British Columbia’s monopoly auto insurer has little incentive to improve customer satisfaction, and an opposition party member is slamming the ruling New Democratic Party for not implementing recommendations made in July immediately after taking power.
Insurance Corporation of British Columbia (ICBC), a crown corporation, has a monopoly on basic mandatory auto coverage in the province, including third party liability, under-insured motorist protection and accident benefits.
The public insurer’s most recent customer satisfaction score in J.D. Power’s Canadian Auto Insurance Study —at 668 out of 1,000—was lower than the national average, at 784 out of 1,000. Why the low scores in customer satisfaction?
“There is not really a big incentive for them to improve their customer satisfaction numbers because there is no defection threat,” J.D. Power insurance business consultant Robert Lajdziak told Canadian Underwriter.
He added that if B.C. had competition in mandatory auto coverage, some ICBC customers would be looking to buy their auto insurance elsewhere.
ICBC lost a combined total of $527 million in 2015 and 2016, Ernst & Young has reported. EY offered the government a range of options to improve ICBC’s financial performance—including a cap on pain and suffering for minor injury claims.
EY’s report was commissioned before the NDP replaced the Liberals as the ruling party this past July. The report “contained a wide array of potential initiatives that government could have implemented immediately to keep rates down,” Liberal critic for ICBC John Yap told Canadian Underwriter Friday in an email. Yap did not say which initiatives the NDP should have implemented immediately.
The EY “report showed that drastic action was needed to fix ICBC’s financial crisis,” a spokesperson for Attorney General David Eby wrote this week in a statement. “Our government understands that major changes are required at every level of ICBC in order to get it back on the road to financial sustainability and in a position to provide affordable rates to British Columbians.”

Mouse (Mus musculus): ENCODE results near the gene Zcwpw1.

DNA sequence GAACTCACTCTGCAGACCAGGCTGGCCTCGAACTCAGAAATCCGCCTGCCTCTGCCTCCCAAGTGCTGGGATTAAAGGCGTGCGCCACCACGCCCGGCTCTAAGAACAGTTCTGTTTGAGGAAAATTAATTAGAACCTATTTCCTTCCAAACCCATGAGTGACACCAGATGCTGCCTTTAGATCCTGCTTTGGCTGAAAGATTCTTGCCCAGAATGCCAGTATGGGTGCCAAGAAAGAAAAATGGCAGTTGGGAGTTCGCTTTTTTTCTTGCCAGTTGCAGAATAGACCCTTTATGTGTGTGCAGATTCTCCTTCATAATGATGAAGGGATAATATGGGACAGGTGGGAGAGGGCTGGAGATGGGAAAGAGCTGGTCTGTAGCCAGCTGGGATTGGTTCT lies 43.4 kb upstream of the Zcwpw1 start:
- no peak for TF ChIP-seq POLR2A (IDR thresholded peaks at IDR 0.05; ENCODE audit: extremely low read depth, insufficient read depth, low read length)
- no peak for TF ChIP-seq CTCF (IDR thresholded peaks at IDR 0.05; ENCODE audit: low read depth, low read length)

Eby’s spokesperson did not confirm whether or not any of EY’s potential changes would be implemented.
In addition to EY’s review, other reviews are under way, said Chuck Byrne, executive director of the Insurance Brokers Association of B.C., in an interview.
“Most British Columbians are concerned about the trends that are affecting ICBC,” Byrne said. “It’s not unique to ICBC. Most in the industry across Canada are suffering from the incredible increase in crash rates as well as damage costs and bodily injury costs.”
One potential change outlined by EY was increasing accident benefits. EY noted that lawsuits cost significant amounts in costs, disbursements and legal fees.
“The province of B.C. has a litigation-based insurance model, which allows not-at-fault drivers and passengers to sue at-fault drivers for both economic loss and pain and suffering,” EY said. “The care-based model, as in place in Manitoba and Saskatchewan, provides comprehensive benefits for those injured in accidents, and the right to sue for excess economic loss and pain and suffering is allowed only in limited circumstances.”